Trade errors are inevitable. What distinguishes compliant firms is that they detect and identify them quickly, resolve them fairly and expeditiously, and minimize the likelihood of errors in the first place. The SEC will focus on trade errors and their resolution during its examinations of investment advisers. The Investment Advisers Act is silent on how to handle trade errors and is equally silent on the issue of who should bear the responsibility for losses resulting from such errors. In fact, the SEC staff has provided limited guidance on the issue. A review of enforcement proceedings, however, does shed light on the SEC’s position with respect to the correction of trade errors. This session will provide insight and guidance on what SEC examiners will expect to see and articulate best practices for addressing trade errors that are consistent with fiduciary standards.
Recent market events offer valuable lessons regarding the need for effective policies and controls addressing the timely and accurate valuation of securities and other investments. This session will emphasize the “best practices” that the SEC staff has identified during examinations and highlight those areas where enforcement actions have been brought.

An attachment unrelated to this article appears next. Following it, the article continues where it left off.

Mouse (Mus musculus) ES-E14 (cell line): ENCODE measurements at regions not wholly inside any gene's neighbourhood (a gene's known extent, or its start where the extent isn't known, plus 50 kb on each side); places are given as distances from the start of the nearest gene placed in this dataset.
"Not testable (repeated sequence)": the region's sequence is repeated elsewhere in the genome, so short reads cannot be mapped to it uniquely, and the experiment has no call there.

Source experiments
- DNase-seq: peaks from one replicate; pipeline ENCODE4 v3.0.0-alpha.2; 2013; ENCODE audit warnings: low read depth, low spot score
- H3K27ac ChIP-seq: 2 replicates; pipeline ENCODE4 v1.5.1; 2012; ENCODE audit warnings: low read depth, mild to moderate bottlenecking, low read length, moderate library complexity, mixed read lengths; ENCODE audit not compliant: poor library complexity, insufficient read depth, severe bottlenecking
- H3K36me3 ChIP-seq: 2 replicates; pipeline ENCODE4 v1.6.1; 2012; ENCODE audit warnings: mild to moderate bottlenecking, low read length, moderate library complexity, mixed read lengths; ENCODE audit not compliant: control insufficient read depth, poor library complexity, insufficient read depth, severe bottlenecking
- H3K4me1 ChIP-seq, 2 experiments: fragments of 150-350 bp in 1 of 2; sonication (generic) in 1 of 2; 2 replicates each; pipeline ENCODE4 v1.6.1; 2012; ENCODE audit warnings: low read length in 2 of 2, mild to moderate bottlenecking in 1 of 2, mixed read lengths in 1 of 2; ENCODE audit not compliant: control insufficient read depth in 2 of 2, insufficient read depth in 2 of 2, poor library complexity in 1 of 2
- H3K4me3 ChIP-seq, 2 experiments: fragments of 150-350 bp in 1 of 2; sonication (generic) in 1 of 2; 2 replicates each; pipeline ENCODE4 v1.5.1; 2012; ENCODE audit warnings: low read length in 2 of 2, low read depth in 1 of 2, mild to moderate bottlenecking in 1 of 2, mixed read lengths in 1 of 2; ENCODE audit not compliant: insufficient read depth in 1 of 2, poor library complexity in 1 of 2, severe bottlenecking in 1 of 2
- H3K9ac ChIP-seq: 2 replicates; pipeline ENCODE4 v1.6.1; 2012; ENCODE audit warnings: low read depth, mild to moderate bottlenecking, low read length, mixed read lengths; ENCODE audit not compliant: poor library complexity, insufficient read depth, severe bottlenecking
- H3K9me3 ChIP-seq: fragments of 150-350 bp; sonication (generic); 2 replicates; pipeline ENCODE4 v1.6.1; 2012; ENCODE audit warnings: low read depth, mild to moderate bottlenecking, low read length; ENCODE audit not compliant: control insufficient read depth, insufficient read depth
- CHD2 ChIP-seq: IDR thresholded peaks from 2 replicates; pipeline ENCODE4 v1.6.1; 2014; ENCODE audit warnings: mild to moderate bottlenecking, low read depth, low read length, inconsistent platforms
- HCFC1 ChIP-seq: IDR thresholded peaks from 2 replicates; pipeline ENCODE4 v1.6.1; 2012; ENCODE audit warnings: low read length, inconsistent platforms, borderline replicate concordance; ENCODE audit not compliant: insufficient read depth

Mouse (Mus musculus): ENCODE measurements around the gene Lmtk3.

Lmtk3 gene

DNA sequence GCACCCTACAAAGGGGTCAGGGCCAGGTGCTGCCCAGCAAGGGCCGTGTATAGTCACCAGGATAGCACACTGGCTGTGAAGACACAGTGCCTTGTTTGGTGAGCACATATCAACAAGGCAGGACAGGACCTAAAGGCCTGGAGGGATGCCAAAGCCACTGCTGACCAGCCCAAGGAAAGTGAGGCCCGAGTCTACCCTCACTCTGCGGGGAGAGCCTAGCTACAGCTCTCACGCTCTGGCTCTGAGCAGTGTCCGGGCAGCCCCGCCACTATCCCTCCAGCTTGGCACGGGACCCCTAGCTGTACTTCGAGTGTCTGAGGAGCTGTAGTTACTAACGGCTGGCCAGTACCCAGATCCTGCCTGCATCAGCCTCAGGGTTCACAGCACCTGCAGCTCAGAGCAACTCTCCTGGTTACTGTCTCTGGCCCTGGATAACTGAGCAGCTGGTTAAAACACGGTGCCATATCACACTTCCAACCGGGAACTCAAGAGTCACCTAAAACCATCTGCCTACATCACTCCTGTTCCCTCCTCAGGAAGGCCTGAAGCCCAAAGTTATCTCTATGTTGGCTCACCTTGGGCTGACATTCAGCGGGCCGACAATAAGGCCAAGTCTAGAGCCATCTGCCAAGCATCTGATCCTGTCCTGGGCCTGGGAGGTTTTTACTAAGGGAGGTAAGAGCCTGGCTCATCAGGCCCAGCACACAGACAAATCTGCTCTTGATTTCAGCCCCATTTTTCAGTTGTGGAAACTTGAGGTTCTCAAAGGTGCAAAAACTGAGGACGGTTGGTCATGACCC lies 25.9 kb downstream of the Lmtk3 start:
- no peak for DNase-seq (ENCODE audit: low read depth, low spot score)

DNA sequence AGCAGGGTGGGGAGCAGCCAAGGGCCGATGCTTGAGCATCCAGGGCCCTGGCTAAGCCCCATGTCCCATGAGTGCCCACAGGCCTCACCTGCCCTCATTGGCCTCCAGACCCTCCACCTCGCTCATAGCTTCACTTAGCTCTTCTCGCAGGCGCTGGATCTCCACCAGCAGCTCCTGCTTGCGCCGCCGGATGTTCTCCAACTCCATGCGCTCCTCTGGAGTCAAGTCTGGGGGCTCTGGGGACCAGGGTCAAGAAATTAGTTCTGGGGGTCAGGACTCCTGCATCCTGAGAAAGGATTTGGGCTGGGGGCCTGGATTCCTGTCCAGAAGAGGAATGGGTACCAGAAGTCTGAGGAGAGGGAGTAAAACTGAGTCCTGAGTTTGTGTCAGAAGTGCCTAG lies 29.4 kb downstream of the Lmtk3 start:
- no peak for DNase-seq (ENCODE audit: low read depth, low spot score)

After attending this course, attendees should be able to:
- Examine how the SEC views trade error accounts
- Provide common examples of trade error resolutions
- Explore factors that should be considered when calculating a trade error
- Highlight SEC staff positions and enforcement proceedings involving trade errors
- Discuss how an adviser should document a trade error and its resolution and disclose the firm’s policy to clients
- Explain the SEC’s focus on valuation practices
- Recognize conflicts of interest that might arise with the valuation process
- Examine forensic tests of valuation procedures
For Whom: Chief Compliance Officers, Management Compliance Staff at all levels, Legal counsel, Personnel involved with client reporting, composite performance reporting, determining assets under management for client billing, and/or trading and reconciliation of illiquid securities. Persons involved with monitoring client portfolios
Suggested Skill Level: Intermediate
Instructional Method: Group Internet-Based and Group-Live
Pre-requisites for participation: No prerequisites are required. However, attendees can benefit by reviewing the Investment Advisers Act of 1940 to become familiar with the structure and terms.
Advance Preparation: None
Continuing Education Credits:
NRS Continuing Education Guide
Recommended CPE Credit: 2 in the Regulatory Ethics field of study
Recommended IACCP CE Credit: 2
Recommended CA MCLE Credit: 2
Recommended CFP Credit: 2